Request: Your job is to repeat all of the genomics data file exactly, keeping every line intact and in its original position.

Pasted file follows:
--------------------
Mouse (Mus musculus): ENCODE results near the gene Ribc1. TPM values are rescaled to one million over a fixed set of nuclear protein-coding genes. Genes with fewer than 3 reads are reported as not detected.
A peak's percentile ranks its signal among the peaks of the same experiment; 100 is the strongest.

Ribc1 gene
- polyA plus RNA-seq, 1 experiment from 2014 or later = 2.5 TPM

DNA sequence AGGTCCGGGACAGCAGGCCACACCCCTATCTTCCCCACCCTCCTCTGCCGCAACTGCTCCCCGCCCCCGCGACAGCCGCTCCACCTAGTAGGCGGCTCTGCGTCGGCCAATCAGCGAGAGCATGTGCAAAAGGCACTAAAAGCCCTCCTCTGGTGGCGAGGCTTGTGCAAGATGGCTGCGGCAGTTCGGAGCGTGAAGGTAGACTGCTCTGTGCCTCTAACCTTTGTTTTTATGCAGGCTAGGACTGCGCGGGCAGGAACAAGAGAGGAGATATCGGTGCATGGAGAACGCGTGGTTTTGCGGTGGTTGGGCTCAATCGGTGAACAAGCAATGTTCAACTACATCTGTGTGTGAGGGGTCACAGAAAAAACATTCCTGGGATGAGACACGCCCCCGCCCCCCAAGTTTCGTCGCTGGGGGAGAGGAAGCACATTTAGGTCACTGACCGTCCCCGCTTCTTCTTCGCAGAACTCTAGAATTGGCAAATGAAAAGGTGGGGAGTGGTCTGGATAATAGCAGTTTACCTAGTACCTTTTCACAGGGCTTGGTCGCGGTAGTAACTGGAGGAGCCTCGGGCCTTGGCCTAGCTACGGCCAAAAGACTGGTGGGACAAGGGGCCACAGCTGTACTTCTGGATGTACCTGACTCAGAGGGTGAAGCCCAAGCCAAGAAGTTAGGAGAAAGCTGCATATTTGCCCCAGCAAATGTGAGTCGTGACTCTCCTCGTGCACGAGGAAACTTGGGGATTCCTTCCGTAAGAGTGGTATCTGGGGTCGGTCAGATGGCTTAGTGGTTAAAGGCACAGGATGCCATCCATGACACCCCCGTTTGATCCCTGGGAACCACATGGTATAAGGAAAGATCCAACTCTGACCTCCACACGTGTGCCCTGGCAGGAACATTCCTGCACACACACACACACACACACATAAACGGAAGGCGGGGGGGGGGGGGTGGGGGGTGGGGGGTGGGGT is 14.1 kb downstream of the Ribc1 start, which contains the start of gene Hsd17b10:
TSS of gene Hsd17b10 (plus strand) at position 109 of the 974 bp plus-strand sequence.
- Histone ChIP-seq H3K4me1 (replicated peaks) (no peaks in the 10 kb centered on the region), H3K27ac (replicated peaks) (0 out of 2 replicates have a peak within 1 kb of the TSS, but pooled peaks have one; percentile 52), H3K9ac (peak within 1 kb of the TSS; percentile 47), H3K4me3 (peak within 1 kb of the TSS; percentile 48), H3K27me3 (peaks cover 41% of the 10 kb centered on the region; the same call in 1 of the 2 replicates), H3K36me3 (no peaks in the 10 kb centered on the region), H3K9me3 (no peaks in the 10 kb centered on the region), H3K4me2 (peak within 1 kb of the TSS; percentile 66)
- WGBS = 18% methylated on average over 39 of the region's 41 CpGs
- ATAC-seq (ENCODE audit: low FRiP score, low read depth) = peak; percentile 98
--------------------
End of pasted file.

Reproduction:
Mouse (Mus musculus): ENCODE results near the gene Ribc1. TPM values are rescaled to one million over a fixed set of nuclear protein-coding genes. Genes with fewer than 3 reads are reported as not detected.
A peak's percentile ranks its signal among the peaks of the same experiment; 100 is the strongest.

Ribc1 gene
- polyA plus RNA-seq, 1 experiment from 2014 or later = 2.5 TPM

DNA sequence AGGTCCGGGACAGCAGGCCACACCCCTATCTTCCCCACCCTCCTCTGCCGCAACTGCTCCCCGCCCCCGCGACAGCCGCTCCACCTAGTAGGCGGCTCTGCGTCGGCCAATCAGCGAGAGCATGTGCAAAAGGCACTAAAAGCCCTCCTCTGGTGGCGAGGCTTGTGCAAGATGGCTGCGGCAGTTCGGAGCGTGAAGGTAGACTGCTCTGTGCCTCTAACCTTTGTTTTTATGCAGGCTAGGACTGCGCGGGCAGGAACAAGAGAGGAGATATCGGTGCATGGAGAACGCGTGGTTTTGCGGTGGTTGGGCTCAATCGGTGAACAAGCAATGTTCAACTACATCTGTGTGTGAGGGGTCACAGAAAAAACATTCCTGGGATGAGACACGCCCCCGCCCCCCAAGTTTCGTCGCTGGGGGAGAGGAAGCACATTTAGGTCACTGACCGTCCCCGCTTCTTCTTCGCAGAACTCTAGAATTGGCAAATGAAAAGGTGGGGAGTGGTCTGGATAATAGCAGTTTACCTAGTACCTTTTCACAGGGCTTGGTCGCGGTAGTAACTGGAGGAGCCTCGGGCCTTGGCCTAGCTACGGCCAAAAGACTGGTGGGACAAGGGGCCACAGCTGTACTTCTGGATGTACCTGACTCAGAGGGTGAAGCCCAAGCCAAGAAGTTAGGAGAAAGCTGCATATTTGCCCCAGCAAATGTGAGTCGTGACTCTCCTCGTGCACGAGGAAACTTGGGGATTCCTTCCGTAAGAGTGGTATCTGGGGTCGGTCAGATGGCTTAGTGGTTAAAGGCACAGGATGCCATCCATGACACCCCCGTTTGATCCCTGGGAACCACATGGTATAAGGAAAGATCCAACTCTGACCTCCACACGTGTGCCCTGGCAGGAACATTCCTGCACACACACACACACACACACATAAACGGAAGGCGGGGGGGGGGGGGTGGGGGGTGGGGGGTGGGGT is 14.1 kb downstream of the Ribc1 start, which contains the start of gene Hsd17b10:
TSS of gene Hsd17b10 (plus strand) at position 109 of the 974 bp plus-strand sequence.
- Histone ChIP-seq H3K4me1 (replicated peaks) (no peaks in the 10 kb centered on the region), H3K27ac (replicated peaks) (0 out of 2 replicates have a peak within 1 kb of the TSS, but pooled peaks have one; percentile 52), H3K9ac (peak within 1 kb of the TSS; percentile 47), H3K4me3 (peak within 1 kb of the TSS; percentile 48), H3K27me3 (peaks cover 41% of the 10 kb centered on the region; the same call in 1 of the 2 replicates), H3K36me3 (no peaks in the 10 kb centered on the region), H3K9me3 (no peaks in the 10 kb centered on the region), H3K4me2 (peak within 1 kb of the TSS; percentile 66)
- WGBS = 18% methylated on average over 39 of the region's 41 CpGs
- ATAC-seq (ENCODE audit: low FRiP score, low read depth) = peak; percentile 98